On Intellectual Property Titling Systems
In today’s New York Times, Hal Varian describes one of the more obvious cracks in our broken US copyright system:
When some librarians at Carnegie Mellon University tried to request permissions to digitize a collection of out-of-print books, they were unable to find more than 20 percent of the rights holders, despite persistent efforts.
Failing to locate rights holders can be costly since copyright infringement may be subject to statutory damages of up to $150,000 an incident.
The costs of locating rights holders are an example of what economists call transactions costs. Not surprisingly, high transactions costs tend to discourage transactions from occurring.
There’s an obvious parallel here between copyright registration and land title systems. One way to fetter an economy is to have a weak or non-existent land titling system, as Hernando De Soto describes in The Mystery of Captial.
It’s fine that everyone has rights to trade; but if you can’t find out who owns what, deal making becomes costly or impossible.
Varian describes a proposed fix:
The so-called orphan works problem was examined by the Copyright Office in a 2006 report in which it proposed legislation to address the transactions costs issues.
Under its proposal, if you conducted a “diligent search” to locate a rights holder and still failed to find the owner, you would be off the hook. You could then incorporate the work in question into your own work, as long as you provided proper attribution. If the legitimate rights holder was subsequently found, he or she could not require that your work be withdrawn from circulation, but could collect “reasonable compensation” for use.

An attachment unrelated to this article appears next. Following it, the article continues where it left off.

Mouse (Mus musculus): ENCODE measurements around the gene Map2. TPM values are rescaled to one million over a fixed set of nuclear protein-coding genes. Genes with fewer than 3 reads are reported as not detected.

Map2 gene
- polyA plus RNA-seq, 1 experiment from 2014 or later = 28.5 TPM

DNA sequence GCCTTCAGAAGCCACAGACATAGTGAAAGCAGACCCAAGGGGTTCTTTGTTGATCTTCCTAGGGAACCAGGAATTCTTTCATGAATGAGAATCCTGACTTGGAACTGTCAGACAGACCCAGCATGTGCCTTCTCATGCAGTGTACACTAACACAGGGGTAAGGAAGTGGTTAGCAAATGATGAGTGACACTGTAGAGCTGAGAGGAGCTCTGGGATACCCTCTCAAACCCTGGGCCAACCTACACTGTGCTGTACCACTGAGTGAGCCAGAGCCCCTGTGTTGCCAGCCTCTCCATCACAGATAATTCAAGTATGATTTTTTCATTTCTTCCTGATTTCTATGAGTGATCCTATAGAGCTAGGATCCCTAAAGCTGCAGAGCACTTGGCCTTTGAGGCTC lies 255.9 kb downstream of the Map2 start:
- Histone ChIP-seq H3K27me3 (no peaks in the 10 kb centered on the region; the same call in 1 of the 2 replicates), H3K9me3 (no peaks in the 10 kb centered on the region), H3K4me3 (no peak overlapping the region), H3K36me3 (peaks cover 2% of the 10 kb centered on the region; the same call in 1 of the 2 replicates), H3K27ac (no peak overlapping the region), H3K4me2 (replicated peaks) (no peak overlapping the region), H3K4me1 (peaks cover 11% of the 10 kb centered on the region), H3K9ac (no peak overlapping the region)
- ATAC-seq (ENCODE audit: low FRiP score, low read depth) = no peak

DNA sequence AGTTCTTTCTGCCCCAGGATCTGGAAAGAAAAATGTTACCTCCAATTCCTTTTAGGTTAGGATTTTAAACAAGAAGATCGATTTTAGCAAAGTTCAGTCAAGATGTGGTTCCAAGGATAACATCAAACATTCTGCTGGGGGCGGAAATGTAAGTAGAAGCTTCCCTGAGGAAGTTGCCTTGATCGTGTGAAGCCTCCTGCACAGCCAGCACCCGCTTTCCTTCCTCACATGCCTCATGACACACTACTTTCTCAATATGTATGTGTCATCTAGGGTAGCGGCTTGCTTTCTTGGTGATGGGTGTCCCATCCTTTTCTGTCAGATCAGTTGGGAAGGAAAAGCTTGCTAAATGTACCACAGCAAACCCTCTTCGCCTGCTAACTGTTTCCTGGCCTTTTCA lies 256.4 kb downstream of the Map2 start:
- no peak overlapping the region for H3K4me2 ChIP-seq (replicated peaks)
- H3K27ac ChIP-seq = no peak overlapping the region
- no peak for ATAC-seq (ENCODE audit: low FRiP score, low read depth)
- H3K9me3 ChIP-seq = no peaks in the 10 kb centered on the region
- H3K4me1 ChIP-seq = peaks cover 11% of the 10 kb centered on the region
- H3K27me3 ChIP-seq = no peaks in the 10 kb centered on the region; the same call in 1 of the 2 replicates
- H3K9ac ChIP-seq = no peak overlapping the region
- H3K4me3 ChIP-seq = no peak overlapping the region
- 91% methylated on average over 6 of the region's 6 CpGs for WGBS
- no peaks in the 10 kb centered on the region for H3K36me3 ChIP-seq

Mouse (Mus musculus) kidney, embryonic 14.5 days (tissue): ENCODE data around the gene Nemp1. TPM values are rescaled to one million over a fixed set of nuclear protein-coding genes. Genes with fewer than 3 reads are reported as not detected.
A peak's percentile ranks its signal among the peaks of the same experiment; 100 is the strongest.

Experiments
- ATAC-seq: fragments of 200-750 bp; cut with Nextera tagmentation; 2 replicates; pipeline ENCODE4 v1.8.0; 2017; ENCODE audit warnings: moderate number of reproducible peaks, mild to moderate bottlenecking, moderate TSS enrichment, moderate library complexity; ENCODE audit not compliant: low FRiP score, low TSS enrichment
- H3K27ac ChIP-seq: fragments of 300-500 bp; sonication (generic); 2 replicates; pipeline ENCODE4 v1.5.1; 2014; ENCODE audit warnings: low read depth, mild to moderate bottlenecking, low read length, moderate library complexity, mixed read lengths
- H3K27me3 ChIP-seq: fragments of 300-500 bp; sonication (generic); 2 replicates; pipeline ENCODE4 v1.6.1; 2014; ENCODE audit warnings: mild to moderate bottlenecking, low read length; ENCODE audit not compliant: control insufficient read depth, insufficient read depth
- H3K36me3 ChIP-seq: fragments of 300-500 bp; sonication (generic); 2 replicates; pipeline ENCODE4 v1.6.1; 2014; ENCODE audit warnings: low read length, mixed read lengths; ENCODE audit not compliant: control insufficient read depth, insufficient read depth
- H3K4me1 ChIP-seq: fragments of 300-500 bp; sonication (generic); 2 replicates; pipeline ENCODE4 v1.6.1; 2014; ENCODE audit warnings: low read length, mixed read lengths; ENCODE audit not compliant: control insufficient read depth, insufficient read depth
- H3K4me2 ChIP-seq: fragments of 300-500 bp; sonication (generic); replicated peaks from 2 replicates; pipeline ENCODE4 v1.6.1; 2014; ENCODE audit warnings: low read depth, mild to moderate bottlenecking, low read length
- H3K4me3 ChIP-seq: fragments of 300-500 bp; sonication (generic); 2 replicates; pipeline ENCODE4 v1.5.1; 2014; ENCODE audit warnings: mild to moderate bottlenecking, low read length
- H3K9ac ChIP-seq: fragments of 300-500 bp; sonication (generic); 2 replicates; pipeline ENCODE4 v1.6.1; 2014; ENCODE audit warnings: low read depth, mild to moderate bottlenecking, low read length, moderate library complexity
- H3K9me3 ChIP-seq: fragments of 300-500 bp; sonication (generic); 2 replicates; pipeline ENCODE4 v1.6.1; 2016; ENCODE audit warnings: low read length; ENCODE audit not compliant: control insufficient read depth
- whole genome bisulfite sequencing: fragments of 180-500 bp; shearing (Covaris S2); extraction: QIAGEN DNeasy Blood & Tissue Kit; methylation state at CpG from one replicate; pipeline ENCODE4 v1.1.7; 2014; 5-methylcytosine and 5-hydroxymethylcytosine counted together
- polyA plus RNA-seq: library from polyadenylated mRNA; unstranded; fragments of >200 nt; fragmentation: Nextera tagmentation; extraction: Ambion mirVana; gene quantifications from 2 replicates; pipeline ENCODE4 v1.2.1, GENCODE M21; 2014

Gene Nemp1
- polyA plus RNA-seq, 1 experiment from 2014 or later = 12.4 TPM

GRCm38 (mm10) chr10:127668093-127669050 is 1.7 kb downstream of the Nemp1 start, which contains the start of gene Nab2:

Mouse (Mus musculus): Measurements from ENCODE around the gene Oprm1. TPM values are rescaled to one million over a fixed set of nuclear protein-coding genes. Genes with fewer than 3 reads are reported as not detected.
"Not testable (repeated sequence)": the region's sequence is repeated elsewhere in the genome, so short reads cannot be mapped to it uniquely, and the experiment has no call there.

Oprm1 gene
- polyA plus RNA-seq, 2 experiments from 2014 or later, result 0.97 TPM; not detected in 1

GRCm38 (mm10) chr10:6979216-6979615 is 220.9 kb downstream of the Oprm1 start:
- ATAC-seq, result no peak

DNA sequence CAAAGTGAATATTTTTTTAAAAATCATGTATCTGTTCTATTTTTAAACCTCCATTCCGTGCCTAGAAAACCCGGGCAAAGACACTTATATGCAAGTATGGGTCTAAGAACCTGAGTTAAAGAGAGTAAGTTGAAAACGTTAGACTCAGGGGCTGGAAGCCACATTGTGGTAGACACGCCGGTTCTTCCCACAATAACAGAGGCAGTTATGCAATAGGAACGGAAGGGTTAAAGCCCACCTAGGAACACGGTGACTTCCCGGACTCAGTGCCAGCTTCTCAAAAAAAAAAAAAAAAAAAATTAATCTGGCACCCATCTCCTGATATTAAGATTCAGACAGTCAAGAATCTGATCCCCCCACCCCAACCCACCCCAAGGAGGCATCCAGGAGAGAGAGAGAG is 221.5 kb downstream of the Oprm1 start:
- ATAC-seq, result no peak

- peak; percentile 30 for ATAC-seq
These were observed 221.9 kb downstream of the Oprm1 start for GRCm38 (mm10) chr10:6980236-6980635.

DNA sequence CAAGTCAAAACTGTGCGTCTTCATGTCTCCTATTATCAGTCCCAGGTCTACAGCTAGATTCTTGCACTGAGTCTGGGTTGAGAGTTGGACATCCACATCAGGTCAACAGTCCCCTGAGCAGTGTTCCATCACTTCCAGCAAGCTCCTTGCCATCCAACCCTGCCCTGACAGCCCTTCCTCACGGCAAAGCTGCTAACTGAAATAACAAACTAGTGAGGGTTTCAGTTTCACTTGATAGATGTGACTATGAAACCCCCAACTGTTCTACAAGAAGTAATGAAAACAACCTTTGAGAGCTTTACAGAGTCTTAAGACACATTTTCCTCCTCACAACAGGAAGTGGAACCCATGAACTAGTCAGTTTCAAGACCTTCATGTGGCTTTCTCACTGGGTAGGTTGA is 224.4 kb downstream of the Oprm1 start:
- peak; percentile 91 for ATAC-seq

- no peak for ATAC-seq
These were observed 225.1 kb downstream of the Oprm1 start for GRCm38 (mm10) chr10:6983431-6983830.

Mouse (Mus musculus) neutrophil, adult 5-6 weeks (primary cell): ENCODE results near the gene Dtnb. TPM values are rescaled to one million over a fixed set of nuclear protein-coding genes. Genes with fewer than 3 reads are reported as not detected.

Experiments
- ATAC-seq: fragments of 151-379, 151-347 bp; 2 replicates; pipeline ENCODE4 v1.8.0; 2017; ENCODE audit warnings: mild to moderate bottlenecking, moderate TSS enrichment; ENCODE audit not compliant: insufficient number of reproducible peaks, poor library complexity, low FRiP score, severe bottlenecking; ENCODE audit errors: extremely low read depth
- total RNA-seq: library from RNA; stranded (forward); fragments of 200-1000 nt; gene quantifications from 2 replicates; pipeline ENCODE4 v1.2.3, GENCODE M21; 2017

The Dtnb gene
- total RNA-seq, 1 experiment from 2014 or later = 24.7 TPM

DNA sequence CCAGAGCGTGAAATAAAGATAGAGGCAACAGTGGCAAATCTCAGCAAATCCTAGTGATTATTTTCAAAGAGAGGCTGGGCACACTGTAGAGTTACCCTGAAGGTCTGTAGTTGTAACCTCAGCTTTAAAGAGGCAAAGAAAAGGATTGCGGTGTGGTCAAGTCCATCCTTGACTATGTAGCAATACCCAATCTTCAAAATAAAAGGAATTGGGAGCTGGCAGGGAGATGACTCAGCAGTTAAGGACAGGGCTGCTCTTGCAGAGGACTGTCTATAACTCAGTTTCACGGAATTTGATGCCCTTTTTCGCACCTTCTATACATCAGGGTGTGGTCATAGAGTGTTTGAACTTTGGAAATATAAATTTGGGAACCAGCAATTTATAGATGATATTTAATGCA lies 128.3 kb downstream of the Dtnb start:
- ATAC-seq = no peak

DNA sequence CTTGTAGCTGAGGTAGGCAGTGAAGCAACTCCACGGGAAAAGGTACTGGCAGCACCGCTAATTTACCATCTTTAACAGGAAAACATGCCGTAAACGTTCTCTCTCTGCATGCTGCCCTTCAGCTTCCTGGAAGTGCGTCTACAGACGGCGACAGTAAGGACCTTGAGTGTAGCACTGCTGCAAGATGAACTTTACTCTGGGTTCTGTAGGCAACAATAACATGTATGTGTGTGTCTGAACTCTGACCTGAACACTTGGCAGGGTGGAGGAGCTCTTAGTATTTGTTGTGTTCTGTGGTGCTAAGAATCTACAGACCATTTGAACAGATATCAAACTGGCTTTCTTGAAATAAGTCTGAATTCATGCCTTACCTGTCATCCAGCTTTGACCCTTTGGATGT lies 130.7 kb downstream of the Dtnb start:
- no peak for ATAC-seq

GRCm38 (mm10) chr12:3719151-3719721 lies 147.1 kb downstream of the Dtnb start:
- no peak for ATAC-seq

But what is a “diligent search?” The report leaves the interpretation of this phrase up to the courts but suggests some relevant considerations: whether the work includes identification, the age of the work, whether the work can be found in public databases like Copyright Office records, and so on.
His rherotical question about the meaning of “diligent search” highlights a typical problem with punting to the courts. What is the cost of looking up the meaning of “diligent search?” It could be the cost of a lawsuit, especially for the first person to whom the law applies or if your situation is ambigous. That’s a pretty high price. (The alternative may be no better, of course.)